The plaintiffs’ bar stood alone and, at least for now, has been stymied in its efforts to advance legislation requiring a court to include prejudgement interest in an award from which the plaintiff recovers both economic and non-economic damage.
Senate Bill 334, introduced by Sen. Greg Steube (R-Sarasato), was pulled from consideration by the Florida Senate rules committee when proponents of the legislation apparently realized there were enough votes to kill the bill.
The Senate Judiciary Committee, of which Steube is chairman, previously voted 6-2 in favor of the bill. The House Civil Justice and Claims Subcommittee voted 11-4 in favor of a similar bill, which was introduced by Rep. Shawn Harrison (R-Tampa).
As Florida Business Daily previously reported, of the 12 organizations that contacted the house subcommittee to register an opinion on the bill, 11, mostly business groups, are opposed. The Florida Justice Association, which represents trial lawyers, stood alone in support the bill.
That broad opposition to the measure likely had a hand in its being pulled.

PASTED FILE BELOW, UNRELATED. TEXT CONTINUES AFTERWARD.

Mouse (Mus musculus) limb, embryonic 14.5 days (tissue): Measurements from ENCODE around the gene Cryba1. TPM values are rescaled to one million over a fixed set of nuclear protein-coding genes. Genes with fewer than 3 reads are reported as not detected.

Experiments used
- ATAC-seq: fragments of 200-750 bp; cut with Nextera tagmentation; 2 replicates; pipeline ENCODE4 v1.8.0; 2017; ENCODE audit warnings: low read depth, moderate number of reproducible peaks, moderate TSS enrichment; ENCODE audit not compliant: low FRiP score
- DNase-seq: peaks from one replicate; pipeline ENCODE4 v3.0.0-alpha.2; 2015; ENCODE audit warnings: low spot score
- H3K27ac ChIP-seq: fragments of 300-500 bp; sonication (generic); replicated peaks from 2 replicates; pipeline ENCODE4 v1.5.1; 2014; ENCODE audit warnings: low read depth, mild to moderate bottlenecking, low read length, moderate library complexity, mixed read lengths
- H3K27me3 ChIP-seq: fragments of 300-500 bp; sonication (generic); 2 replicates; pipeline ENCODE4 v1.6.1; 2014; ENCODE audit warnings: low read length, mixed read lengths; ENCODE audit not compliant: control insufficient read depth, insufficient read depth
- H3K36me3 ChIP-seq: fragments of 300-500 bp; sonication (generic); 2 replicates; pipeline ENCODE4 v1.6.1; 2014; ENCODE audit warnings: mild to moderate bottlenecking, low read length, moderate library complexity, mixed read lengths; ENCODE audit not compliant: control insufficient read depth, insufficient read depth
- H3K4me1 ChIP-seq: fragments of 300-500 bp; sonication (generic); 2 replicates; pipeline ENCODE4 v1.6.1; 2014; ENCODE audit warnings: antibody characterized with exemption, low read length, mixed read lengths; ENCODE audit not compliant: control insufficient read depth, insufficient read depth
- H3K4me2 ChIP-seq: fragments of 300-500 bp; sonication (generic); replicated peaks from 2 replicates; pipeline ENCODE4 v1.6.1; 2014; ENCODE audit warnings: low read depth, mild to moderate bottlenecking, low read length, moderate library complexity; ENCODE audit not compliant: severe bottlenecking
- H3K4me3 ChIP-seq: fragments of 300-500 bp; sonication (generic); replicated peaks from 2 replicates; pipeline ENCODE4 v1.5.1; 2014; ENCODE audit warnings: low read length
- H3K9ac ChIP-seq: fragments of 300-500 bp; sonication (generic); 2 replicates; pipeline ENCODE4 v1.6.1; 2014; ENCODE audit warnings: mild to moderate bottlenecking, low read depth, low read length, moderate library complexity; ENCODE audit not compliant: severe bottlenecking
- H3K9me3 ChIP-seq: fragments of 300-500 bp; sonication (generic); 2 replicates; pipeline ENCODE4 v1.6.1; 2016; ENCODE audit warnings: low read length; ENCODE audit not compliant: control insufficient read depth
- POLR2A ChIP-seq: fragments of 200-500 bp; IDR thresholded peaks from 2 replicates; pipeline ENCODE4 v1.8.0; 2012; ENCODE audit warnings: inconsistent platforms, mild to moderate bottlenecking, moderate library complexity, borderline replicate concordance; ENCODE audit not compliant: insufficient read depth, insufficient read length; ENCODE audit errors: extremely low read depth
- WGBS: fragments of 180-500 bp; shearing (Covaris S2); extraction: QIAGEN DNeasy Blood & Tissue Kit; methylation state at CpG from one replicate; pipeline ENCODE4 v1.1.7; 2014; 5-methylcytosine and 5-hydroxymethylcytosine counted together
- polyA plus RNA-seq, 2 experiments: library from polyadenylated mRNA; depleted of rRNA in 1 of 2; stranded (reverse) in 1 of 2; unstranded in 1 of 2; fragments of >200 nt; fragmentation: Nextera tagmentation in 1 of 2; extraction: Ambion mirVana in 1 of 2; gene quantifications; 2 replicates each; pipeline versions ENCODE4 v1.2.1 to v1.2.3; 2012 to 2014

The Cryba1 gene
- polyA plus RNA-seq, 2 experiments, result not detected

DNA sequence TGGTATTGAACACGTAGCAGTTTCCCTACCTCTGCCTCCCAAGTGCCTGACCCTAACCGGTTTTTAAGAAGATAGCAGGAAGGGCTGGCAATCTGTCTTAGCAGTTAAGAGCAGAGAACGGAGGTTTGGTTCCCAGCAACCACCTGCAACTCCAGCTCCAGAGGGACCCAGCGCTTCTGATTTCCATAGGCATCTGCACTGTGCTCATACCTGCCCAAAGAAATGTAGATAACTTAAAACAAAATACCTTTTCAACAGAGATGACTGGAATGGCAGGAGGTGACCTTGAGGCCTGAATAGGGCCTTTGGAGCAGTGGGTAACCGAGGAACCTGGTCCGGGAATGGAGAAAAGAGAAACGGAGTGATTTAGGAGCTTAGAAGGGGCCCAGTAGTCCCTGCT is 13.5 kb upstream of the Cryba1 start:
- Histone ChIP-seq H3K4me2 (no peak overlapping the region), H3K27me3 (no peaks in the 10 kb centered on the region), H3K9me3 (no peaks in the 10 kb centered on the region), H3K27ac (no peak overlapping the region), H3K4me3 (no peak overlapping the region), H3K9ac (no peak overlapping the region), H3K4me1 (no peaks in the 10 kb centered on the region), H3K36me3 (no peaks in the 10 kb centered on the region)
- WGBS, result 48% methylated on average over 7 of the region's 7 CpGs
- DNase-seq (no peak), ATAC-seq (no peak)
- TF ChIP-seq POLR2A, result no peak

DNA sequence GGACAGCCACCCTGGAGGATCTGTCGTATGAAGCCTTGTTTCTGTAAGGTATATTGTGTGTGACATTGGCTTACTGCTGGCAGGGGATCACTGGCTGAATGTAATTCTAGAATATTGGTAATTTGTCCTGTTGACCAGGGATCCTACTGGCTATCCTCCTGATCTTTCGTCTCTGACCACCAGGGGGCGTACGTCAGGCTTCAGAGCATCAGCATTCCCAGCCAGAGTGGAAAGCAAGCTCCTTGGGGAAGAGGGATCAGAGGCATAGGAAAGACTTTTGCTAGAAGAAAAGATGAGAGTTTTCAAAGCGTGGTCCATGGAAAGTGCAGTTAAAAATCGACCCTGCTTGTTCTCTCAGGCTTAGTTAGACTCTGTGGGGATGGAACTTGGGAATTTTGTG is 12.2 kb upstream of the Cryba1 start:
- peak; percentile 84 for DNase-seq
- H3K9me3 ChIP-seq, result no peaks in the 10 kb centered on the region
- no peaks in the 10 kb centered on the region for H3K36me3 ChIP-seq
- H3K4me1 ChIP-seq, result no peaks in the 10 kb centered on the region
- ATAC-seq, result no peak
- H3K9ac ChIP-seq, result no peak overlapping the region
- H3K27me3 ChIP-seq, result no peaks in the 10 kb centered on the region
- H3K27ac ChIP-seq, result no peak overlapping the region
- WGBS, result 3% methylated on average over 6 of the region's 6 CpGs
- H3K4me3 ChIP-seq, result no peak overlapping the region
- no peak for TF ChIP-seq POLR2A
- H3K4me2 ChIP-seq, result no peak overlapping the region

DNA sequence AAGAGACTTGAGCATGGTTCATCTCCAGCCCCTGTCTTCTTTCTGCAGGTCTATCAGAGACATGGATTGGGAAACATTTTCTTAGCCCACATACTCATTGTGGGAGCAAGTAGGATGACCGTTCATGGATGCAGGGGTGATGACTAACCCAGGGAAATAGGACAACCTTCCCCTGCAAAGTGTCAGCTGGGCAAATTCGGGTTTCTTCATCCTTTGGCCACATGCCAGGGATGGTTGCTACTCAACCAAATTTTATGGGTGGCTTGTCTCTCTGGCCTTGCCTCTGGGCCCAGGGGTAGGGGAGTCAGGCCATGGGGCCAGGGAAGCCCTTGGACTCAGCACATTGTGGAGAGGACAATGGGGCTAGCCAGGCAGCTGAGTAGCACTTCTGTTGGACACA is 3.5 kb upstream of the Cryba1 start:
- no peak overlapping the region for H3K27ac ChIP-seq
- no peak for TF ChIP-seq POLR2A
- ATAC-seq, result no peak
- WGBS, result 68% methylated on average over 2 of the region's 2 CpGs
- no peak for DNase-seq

“Until now defendants have only been obligated to post-judgement interest in a tort case,” said Large. “Consequently, this bill would attach new legal consequences to old events, and is bad for FL businesses and consumers.”
Currently, in personal injury cases in Florida, a jury will award an amount, and then interest will be added until the payment is made. Steube’s bill would require a court to include prejudgement interest in an award from which the plaintiff recovers both economic and non-economic damage. It would also require a court to include that same interest on attorney fees and costs.
The bill would effectively mean juries and courts would calculate, and add, all interest from the time of the injury.
“It is patently unfair because in a tort situation, any potential losses might be speculative in nature,” Large previously told Florida Business Daily. “It is unfair for a business to pay for losses not yet identified, not tangible."
David Hart, executive director of the Florida Chamber of Commerce, which also opposes the bill, previously told Florida Business Daily that the bill was driven by the plaintiffs’ bar.
“It will tilt the scales more in favor of trial lawyers and force businesses to just settle because if they wait it out, they will be paying 5 percent interest,” Hart said. “This is the trial lawyers’ No. 1 priority other than workers’ compensation.”